Nursing Leadership

Nursing Leadership 25(4) December 2012 : 48-62.doi:10.12927/cjnl.2013.23263
Nursing Research

Linking HOBIC Measures with Length of Stay and Alternate Levels of Care: Implications for Nurse Leaders in Their Efforts to Improve Patient Flow and Quality of Care

Lianne Jeffs, Depeng Jiang, Gail Wilson, Ella Ferris, Brenda Cardiff, Mary Lanceta, Peggy White and Dorothy Pringle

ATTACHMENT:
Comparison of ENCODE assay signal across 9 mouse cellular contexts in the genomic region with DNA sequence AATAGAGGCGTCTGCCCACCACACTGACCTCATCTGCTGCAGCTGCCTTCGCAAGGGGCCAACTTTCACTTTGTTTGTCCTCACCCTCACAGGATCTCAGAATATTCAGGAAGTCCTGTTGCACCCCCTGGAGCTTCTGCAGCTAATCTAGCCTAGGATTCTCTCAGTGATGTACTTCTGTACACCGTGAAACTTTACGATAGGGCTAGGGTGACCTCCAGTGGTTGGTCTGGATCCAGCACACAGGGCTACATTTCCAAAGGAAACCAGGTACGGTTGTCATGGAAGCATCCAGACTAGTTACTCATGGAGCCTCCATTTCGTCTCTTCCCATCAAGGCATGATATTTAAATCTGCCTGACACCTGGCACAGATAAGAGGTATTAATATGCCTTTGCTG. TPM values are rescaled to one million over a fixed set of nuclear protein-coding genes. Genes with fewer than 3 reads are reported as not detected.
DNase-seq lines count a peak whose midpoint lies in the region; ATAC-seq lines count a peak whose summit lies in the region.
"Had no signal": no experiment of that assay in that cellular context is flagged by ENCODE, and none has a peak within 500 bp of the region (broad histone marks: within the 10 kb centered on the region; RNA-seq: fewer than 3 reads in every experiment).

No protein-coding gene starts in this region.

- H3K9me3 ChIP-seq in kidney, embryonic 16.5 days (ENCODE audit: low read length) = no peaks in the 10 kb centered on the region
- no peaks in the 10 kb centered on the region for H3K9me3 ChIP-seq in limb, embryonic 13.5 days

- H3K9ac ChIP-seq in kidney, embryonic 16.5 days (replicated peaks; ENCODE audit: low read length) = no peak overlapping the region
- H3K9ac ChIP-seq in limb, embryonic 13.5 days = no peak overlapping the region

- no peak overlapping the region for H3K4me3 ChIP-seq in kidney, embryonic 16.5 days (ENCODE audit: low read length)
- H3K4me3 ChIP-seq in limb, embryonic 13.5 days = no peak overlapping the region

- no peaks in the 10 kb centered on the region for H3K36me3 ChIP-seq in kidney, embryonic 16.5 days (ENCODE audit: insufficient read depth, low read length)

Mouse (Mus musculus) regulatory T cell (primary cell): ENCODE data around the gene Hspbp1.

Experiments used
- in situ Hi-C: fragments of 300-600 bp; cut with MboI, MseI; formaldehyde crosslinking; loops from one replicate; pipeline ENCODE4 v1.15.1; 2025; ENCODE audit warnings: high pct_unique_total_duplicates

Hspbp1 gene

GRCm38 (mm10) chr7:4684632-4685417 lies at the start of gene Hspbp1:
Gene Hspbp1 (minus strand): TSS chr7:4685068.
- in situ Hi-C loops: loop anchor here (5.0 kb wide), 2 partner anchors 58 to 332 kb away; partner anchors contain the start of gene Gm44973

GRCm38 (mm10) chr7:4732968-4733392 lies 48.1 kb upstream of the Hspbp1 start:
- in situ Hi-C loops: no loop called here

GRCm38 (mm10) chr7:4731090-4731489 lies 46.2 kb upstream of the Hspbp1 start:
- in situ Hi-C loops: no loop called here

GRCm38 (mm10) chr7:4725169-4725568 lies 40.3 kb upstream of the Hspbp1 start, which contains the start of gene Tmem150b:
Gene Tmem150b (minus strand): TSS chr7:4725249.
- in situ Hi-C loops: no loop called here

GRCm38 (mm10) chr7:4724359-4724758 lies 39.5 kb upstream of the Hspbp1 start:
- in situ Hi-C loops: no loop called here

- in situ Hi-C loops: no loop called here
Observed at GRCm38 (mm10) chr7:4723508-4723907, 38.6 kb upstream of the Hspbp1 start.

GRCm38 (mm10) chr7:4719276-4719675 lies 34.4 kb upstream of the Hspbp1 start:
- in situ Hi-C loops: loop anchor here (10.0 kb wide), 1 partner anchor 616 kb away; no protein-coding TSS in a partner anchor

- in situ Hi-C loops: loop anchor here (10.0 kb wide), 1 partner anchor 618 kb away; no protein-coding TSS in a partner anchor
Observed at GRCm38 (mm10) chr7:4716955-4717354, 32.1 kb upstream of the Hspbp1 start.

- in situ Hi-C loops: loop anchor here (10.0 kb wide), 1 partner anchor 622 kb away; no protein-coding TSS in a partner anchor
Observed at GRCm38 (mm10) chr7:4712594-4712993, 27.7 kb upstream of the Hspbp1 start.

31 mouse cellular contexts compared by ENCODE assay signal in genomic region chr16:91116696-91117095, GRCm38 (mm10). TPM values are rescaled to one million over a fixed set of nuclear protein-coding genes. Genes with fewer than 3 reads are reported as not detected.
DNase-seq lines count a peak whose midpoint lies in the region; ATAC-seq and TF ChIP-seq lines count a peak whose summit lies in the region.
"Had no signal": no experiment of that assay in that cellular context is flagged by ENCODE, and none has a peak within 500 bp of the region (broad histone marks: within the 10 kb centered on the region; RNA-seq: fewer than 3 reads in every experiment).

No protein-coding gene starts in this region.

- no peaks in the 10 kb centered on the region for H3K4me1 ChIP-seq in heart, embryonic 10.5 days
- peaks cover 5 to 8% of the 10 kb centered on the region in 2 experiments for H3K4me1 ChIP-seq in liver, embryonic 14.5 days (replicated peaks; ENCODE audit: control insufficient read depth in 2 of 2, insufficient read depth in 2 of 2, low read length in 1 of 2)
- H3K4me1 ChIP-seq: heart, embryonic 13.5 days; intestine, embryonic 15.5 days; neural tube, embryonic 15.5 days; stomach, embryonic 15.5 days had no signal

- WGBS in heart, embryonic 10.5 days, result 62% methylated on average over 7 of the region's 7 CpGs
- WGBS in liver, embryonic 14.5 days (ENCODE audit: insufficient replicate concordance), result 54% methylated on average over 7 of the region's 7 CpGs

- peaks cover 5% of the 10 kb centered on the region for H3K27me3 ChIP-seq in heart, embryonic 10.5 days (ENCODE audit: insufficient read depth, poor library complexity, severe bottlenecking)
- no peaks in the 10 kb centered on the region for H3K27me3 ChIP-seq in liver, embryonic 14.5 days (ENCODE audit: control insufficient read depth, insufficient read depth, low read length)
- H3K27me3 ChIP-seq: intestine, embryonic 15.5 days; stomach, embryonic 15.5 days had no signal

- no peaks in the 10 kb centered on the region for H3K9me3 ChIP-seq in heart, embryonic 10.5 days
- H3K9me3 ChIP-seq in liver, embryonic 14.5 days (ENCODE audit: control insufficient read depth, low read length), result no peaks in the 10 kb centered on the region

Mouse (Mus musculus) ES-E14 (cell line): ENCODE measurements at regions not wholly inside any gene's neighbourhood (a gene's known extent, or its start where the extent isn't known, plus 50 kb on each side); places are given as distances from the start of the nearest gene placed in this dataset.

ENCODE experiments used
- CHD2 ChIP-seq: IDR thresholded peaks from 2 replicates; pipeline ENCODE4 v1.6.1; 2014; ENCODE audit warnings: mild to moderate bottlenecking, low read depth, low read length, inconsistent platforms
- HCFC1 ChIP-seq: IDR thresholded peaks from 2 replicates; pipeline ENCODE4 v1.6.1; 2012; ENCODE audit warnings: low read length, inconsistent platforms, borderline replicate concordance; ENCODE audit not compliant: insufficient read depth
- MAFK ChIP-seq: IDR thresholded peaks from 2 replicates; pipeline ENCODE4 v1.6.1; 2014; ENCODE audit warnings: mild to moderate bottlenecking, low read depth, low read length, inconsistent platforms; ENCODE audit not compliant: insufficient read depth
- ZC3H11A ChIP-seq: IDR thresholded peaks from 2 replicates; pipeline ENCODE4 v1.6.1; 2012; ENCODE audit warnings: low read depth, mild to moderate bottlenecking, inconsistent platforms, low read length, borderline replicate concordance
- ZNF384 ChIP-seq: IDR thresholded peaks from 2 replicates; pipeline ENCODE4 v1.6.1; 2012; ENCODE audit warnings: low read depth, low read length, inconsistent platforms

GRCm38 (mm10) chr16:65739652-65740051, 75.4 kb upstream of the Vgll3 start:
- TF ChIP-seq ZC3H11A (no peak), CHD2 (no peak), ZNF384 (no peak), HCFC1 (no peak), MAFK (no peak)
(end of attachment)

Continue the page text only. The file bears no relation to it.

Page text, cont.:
Integral to understanding and leveraging performance data to monitor and drive quality improvement (QI) efforts to enhance patient care is a partnership between researchers (who generate data) and nurse executives (who lead QI efforts). In Canada, evidence-based, nursing-sensitive patient outcome data are included in the Health Outcomes for Better Information and Care (HOBIC) initiative. A descriptive study was undertaken to examine the relationships and predictive abilities of HOBIC measures with length of stay (LOS) and alternate levels of care (ALC) measures. Specifically, we were interested in determining (a) whether relationships among the HOBIC measures exist and (b) whether any of the HOBIC measures are associated with, and could subsequently be used to predict, the patient and the destination to which he or she is discharged (ALC). Our interest in understanding these relationships and predictive abilities was both research driven and practice driven, with the intent eventually to use study findings to target clinical practice and data feedback strategies. To address the two research aims, this study employed both descriptive and inferential statistical approaches with multiple analytic approaches. Study results suggest that many of the HOBIC measures are related, with a higher score in one measure corresponding to a higher score in another measure. The exception is the therapeutic self-care (TSC) measure, in which higher scores on other HOBIC measures were correlated with lower TSC scores. Associations were also found with the predictive ability of certain HOBIC measures on LOS and ALC. Our study findings call for nurse leaders to emphasize the importance to clinical nurses on hospital units of focusing their efforts on assisting patients in managing their fatigue and dyspnoea effectively; increasing their ability to engage in activities of daily living, functional status and therapeutic self-care; and preventing or minimizing pressure ulcers and falls in acute care patients. In turn, these efforts may decrease patients' LOS.



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